I thought that the Greens might be opposed to a GE meat substitute but apparently not.

However, the Green Party said a move away from eating so much meat would ultimately be a huge plus for the planet as it would help cut emissions, lead to less intensive farming, and improve animal welfare.

Would the Greens be happy with GE meat substitutes being grown in New Zealand laboratories?

I have concerns about concocted food products myself, but simple meatless burgers can be delicious and healthy without needing to be manufactured.

But, why the sudden interest in trying to act as nanny to airline menus?

I think that our MPs should have better things to do than manufacturing outrage over a non-problem that really is no of their business.

Leave a comment


  1. David

     /  5th July 2018

    I am so disappointed, I did that flight on Saturday and all I got was a genetically modified caged American mass produced chicken in premium economy, would have liked to try the burger.

    • Kitty Catkin

       /  5th July 2018

      I remember that on one Canadian plane we were given bread rolls that were so hard and dry that nobody could eat them. They were like chalk.

  2. PartisanZ

     /  5th July 2018

    The aeroplanes have ‘New Zealand’ written on them, don’t they?

    “In October 2001, Air New Zealand was re-nationalised under a New Zealand government NZ$885 million rescue plan (with the government taking an 82% stake) … In November 2013 the New Zealand Government reduced its share in Air New Zealand from 73% to 53% as part of its controversial asset sales program. It made $365 million from this deal … ” – Wiki

    So I’m happily flying, via their national carrier, to this country that prides itself on 100% clean & green, beautiful natural environment and its world-beating grass-fed animal protein industry … being served a GE laboratory-grown fake beef burger …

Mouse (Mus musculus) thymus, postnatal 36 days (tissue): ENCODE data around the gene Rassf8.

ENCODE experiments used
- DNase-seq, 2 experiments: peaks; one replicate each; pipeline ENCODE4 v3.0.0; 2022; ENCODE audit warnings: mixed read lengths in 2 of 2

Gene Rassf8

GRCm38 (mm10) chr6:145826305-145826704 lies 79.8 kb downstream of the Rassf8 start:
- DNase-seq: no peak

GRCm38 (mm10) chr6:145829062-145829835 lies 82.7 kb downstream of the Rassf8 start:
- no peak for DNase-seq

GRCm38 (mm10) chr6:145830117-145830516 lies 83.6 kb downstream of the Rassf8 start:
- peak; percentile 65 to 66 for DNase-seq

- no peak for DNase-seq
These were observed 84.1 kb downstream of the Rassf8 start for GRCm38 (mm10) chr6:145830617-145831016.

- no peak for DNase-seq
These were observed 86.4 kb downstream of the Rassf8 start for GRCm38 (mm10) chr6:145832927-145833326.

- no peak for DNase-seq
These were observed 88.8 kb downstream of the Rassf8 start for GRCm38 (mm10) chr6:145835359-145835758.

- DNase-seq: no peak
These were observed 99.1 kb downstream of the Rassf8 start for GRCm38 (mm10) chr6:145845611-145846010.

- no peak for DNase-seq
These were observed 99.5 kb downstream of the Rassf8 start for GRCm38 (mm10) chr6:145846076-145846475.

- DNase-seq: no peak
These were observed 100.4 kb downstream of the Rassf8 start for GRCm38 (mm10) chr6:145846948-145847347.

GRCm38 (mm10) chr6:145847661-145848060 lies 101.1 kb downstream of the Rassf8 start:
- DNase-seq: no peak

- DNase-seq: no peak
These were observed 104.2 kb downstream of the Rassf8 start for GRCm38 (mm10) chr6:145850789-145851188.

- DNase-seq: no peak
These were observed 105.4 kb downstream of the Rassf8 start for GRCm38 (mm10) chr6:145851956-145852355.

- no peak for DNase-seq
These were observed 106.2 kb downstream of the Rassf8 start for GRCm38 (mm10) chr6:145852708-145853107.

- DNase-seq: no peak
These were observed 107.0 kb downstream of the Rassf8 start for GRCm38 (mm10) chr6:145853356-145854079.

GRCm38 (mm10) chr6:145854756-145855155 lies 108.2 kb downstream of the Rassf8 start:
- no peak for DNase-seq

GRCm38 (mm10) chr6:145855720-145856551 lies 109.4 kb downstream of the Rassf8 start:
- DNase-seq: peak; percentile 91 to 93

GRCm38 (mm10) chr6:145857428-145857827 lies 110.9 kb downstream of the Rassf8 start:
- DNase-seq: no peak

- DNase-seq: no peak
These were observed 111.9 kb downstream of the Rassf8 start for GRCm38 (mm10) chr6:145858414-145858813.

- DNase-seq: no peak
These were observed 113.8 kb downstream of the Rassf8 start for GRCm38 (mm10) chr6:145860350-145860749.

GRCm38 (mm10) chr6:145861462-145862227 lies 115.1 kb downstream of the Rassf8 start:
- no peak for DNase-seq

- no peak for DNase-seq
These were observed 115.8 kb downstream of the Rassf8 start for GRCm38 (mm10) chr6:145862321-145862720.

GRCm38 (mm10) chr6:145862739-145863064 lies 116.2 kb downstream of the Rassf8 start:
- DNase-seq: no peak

Spot the contradiction …

    • PartisanZ

       /  5th July 2018

      Shit … $365 million doesn’t even pay for one year’s policing of cannabis!!!

  3. Patricia

     /  5th July 2018

    The ingredients of the Impossible Burger have been analysed.
    Blythman sums up: “So that’s the Impossible Burger: water, protein powders, glues, factory flavourings, flavour enhancers, synthetic vitamins – all signifiers of low-grade, ultra-processed food – and a novel ingredient that has no proven track record of safety.”

    • Kitty Catkin

       /  5th July 2018

      That sounds wonderful; where can I buy this delicious stuff ?

      I have glue and water and could probably buy protein powder…but what is a synthetic vitamin or a factory flavouring ?

      • Kitty Catkin

         /  5th July 2018

        I had a muffin (the flat kind like the McMuffin) in a cafe, which was vegetarian and delicious. It was not a burger substitute, it was a dish in its own right. I was lucky enough to get the last one as someone asked for it just as I was paying for it. If this sort of thing is so nice, why bother with fake meat ?

        • Gezza

           /  5th July 2018

          Is there anything vegetarian that tastes like bacon?

          • Kitty Catkin

             /  5th July 2018

            Yuk, no, fatty slices off a dead pig’s bum ? Who’d mimic that in vegetables ?

          • PartisanZ

             /  5th July 2018

            Absolutely Gezza … There is very realistic looking and tasting Soy Bacon available now …

            The estrogen from the Soy is probably no worse than the hormones, antibiotics and colestrum they feed Pigs …

            To paraphrase George Orwell, “And the Soy turned from Pig to Soy and Soy to Pig and back again, and already it was impossible to tell the difference” …

    • MaureenW

       /  5th July 2018